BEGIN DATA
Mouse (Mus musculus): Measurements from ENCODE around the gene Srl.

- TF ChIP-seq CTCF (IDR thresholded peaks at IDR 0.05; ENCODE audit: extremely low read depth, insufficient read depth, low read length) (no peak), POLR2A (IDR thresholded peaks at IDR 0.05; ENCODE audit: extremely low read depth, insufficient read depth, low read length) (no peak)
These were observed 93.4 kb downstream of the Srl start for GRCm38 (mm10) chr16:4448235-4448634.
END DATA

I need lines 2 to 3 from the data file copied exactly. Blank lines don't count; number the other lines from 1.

- TF ChIP-seq CTCF (IDR thresholded peaks at IDR 0.05; ENCODE audit: extremely low read depth, insufficient read depth, low read length) (no peak), POLR2A (IDR thresholded peaks at IDR 0.05; ENCODE audit: extremely low read depth, insufficient read depth, low read length) (no peak)
These were observed 93.4 kb downstream of the Srl start for GRCm38 (mm10) chr16:4448235-4448634.